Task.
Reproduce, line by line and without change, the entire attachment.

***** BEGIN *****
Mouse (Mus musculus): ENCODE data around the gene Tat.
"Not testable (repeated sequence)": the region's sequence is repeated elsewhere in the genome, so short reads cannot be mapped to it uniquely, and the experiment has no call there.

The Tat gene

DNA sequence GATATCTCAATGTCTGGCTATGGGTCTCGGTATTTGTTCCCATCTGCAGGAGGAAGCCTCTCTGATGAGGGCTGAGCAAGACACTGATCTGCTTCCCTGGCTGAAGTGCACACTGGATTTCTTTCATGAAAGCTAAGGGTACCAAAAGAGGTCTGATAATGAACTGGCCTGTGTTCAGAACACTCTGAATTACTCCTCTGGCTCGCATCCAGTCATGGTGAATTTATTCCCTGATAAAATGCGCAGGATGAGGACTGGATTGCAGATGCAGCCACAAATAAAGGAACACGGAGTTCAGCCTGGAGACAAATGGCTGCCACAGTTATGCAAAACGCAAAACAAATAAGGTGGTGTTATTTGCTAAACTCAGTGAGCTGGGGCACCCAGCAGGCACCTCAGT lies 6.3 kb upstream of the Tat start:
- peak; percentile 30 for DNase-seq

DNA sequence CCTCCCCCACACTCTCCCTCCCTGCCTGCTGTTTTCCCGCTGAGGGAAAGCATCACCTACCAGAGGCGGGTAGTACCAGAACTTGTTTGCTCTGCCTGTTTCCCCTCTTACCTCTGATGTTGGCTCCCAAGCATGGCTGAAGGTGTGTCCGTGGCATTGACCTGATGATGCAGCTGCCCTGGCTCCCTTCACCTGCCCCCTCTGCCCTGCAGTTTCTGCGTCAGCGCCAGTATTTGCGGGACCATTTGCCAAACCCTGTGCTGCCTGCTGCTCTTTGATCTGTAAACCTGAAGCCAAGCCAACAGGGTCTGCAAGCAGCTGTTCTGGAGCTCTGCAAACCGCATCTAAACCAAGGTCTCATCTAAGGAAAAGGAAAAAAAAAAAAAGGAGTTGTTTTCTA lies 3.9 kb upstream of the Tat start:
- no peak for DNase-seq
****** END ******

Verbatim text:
Mouse (Mus musculus): ENCODE data around the gene Tat.
"Not testable (repeated sequence)": the region's sequence is repeated elsewhere in the genome, so short reads cannot be mapped to it uniquely, and the experiment has no call there.

The Tat gene

DNA sequence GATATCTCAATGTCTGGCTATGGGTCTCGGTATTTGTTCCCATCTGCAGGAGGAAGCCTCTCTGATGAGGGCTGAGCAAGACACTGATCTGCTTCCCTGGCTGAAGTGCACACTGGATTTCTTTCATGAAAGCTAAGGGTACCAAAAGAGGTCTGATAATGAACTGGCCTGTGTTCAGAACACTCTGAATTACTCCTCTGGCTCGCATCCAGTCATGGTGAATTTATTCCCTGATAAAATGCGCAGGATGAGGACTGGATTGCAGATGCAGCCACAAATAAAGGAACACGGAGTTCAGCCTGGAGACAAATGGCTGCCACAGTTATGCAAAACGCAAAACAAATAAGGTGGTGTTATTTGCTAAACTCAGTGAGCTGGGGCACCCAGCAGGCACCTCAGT lies 6.3 kb upstream of the Tat start:
- peak; percentile 30 for DNase-seq

DNA sequence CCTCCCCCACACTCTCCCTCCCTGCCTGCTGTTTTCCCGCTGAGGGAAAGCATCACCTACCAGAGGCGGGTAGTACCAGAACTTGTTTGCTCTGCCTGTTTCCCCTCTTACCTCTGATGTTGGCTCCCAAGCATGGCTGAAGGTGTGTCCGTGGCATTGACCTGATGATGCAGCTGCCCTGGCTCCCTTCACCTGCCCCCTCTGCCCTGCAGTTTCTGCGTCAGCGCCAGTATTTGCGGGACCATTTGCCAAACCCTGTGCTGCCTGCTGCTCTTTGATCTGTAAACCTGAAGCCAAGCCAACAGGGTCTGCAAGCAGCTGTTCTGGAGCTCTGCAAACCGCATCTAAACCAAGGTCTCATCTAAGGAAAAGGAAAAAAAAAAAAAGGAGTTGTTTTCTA lies 3.9 kb upstream of the Tat start:
- no peak for DNase-seq